LBB> Most recently you did some work on a few Marvel films at Industrial Light and Magic and Framestore and I've seen you've worked on some other Marvel projects in the past. What was it like doing the texture and lookdev artist work on those?
JVDW> Ah Marvel...it's a love/hate relationship. They have given me a job for the last couple of years and I hope they will keep doing so. Working on a Marvel show means big, expensive visual effects and usually a lot of creature work, so I enjoy the actual day-to-day work. However, I'm getting a bit bored of superheroes so I don't mind a break from it.
LBB> I see you've mostly worked in films and games and have been in adland for just two years. How did you decide to get into advertising and how did you get your foot in the door?
JVDW> I've only worked on commercials as a freelancer. After my studies I worked in Belgium for a while where the main share of VFX work was in either commercials or music videos. A family friend who studied at the film school in Brussels had just set up a small animation shop in Ghent and gave me my first job in the industry. I'm still grateful for that opportunity as it kickstarted my career. My main goal was to work in feature film though, so I kept working on my showreel during my free time until I landed a junior role at MPC London.
LBB> What's your day-to-day like as a VFX artist? What do you think is the hardest part of your role?
JVDW> Drinking coffee, painting until my hand is sore, chatting and laughing with friends at work, sitting in dailies and meetings - it's not a bad life. The hardest part is being trapped inside in a dark room. I'm an outdoorsy type and I wish I could do the work outside.
LBB> What have been some of your favourite projects to work on, that you'd like to mention?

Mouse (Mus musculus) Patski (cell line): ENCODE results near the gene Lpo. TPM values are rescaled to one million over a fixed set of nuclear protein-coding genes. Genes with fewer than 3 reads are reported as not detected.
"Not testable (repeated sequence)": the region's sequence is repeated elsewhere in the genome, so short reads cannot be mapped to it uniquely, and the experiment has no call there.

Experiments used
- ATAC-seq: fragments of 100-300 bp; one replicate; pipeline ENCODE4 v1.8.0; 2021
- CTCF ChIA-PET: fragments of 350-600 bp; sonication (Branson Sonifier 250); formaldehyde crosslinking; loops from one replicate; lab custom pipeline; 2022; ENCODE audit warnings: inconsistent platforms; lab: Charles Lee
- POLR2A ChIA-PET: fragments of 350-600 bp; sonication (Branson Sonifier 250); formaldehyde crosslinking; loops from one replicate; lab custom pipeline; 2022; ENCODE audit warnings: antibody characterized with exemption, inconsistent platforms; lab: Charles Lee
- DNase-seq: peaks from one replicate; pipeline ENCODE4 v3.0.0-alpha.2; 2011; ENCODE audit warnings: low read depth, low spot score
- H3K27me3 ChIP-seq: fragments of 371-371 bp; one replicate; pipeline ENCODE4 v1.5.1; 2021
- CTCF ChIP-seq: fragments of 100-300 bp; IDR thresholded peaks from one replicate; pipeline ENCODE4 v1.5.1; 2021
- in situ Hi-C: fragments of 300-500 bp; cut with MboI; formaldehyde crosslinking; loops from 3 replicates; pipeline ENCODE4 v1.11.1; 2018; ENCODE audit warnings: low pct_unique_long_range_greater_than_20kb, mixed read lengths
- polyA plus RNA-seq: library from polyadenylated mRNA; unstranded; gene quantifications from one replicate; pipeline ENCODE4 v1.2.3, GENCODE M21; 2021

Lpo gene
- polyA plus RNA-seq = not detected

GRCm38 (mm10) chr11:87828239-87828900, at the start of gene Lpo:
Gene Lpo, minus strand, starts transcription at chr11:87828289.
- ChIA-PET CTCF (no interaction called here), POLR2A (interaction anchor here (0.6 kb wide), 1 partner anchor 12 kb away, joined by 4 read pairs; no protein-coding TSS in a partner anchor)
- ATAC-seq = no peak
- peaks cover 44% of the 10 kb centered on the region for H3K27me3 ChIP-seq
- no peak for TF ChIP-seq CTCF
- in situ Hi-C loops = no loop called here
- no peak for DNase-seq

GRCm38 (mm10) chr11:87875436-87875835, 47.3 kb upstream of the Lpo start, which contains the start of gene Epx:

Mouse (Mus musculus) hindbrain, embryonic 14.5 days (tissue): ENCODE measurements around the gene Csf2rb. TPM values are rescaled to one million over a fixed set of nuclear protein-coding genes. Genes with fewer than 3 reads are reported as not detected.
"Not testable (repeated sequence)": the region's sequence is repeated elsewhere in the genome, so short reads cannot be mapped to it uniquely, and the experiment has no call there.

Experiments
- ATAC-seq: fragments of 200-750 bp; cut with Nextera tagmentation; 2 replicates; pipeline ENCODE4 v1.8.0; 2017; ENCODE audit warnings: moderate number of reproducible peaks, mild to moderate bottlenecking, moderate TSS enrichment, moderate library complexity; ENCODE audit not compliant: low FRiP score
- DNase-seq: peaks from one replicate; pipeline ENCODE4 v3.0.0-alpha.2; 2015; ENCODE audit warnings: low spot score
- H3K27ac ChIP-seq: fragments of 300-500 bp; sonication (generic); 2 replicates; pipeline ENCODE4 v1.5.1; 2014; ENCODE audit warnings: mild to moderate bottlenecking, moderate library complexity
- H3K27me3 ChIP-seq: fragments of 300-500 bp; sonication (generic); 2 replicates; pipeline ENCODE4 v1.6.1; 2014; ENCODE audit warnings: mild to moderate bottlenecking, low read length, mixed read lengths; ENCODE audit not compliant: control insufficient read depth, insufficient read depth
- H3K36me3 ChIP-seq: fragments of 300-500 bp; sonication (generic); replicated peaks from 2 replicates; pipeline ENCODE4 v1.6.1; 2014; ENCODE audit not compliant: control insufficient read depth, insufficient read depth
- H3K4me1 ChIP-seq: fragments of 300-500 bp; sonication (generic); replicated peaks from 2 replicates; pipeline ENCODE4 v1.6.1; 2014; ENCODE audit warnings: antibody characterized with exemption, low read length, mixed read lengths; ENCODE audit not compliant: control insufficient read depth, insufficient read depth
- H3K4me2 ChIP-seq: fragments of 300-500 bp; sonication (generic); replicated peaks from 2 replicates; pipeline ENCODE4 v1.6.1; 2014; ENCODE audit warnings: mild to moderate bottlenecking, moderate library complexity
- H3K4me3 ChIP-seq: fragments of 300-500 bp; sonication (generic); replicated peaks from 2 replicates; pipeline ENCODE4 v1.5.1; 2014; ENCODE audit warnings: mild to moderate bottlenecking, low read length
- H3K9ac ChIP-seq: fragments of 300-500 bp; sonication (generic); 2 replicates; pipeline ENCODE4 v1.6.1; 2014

JVDW> Valerian at ILM and The Jungle Book at MPC
LBB> Do you have any advice for budding VFX artists that would like to do it for a career?
JVDW> It's hard to narrow it down to just one, so here's my top three:
1) Find a speciality and become really good at it.
2) Stay humble and be nice to everyone. It's a small industry, the person sitting next to you now could be your lead one day in another company.
3) Take a break from the screen. Go outside - travel, explore and observe. It will make you a better artist.
LBB> Do you have any plans for the future or projects that you're working on that you would like the people out there to know about?
JVDW> Right now I'm taking a break from feature film and spending some time in Europe. I'm excited to work with the talented team at Bacon X in Copenhagen and to play a bigger role in a smaller company rather than a small role in a big company. I'm impressed by the quality of work they have pushed out and I haven't worked in advertising for a while. Change is good!
Other than that, I'm making my own live-action short films together with my friend Benjamin Kousholt, who's a talented screenwriter/director/animator.
We're currently wrapping post production on our first one and Benjamin has started writing a new story for a short that we want to film early next year.